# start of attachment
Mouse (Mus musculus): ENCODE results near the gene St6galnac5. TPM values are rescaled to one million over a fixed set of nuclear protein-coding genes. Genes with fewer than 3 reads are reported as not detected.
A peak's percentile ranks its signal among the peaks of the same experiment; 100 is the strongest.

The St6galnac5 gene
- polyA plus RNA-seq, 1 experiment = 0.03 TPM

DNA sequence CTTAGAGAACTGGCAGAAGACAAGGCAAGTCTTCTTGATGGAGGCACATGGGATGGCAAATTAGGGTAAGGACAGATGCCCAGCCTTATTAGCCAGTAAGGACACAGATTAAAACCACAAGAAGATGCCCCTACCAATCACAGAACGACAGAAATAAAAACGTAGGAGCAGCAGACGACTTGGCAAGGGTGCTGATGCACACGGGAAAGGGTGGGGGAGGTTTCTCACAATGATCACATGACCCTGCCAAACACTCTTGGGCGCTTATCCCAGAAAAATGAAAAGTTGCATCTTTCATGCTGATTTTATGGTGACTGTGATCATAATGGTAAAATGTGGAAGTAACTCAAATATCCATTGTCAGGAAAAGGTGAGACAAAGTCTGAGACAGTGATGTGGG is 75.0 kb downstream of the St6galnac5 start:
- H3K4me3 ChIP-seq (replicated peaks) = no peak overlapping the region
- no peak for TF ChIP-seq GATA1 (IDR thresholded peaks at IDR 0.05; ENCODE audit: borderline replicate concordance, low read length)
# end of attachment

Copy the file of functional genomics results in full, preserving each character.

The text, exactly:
Mouse (Mus musculus): ENCODE results near the gene St6galnac5. TPM values are rescaled to one million over a fixed set of nuclear protein-coding genes. Genes with fewer than 3 reads are reported as not detected.
A peak's percentile ranks its signal among the peaks of the same experiment; 100 is the strongest.

The St6galnac5 gene
- polyA plus RNA-seq, 1 experiment = 0.03 TPM

DNA sequence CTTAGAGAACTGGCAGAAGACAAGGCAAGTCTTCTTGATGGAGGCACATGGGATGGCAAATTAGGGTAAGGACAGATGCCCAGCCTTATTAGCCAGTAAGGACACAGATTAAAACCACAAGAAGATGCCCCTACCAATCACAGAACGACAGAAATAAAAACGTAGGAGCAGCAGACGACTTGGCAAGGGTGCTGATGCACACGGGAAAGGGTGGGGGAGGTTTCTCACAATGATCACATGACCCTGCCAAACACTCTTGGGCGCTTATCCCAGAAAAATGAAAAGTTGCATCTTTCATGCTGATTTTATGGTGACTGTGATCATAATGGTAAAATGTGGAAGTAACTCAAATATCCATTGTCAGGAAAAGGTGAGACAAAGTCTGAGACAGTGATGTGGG is 75.0 kb downstream of the St6galnac5 start:
- H3K4me3 ChIP-seq (replicated peaks) = no peak overlapping the region
- no peak for TF ChIP-seq GATA1 (IDR thresholded peaks at IDR 0.05; ENCODE audit: borderline replicate concordance, low read length)